AOL is investing hard, but it is not immediately clear where the Huffington Post will end up in the hierarchy of media brands in a decade's time, and I wonder afterwards if her passion for the Third Metric corporate-events scene might survive her direct involvement with the Huffington Post, with which she has already achieved so much.
She tells me the story of a speaker at one of her events who quit his job in the City and now runs a yoga company. Such journeys from rat race to lotus position are often dressed up as personal awakenings when bank balances are high. Huffington is aware that not everyone can control their own destiny to the same extent, and agrees that chief executives and others in the “boss class” have the power to prevent staff burnout and stress-related absenteeism. But self-help, by definition, is always about channelling inner resources, not promoting structural change.
“You know, you may say people are struggling with two or three jobs, but what the Third Metric means, whatever level you earn at, is to be able to tap into that place inside yourself where there is strength and wisdom,” she says.
This confusion of our priorities is largely self-inflicted, the way she tells it – it is our own inability to switch off.
“Technology has meant we feel we can never stop working. There’s no human being, there’s no stopping, there’s no weekend, or after work,” she says. “So I made a decision that people are not expected to answer emails after hours or at the weekend. If there is something urgent, we find them, we text them, we call them.”
Huffington’s mission comes with some ironies, not least of which is the fact that she works in the media, an industry not known for its willingness to acknowledge the benefits of recharge time – such niceties get in the way of the news cycle that turns so fast it leaves everyone dizzy. But the main irony is that her advocacy of a dialled-down work culture has itself become a new professional angle, placing her directly on the wellbeing circuit of the corporate world, and adding to her air miles. Airports are not calm places, I suggest.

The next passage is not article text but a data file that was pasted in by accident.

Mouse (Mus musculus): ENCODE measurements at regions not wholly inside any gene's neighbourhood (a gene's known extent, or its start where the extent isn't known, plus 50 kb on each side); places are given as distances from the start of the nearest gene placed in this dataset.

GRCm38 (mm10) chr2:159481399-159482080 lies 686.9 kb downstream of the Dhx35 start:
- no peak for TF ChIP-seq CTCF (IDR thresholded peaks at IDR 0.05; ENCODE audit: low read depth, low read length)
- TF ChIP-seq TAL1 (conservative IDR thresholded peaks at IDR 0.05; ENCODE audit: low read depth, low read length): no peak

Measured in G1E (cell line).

“You make a decision to be frazzled at an airport,” she says. “Or you can be calm on the top of Mount Everest, if you choose to be.”
Notwithstanding her dislike of overconnectivity, Huffington’s stress-busting sideline is supported by an app, the cute-sounding GPS for the Soul, which assesses users’ heart rates by measuring the pulse in their index finger. It tells me I am “in sync” and “in balance” and invites me to enhance that feeling by sharing its preloaded spiritual guides with friends.
“I consider myself spiritual,” she says, when I ask her if she is religious. “I believe in God, I believe that life is not the end.”
Yes, “definitely”, she tries to live life without regret. “And no grudges,” she adds in her Greek-American drawl. “Holding onto resentments and grudges is incredibly draining.”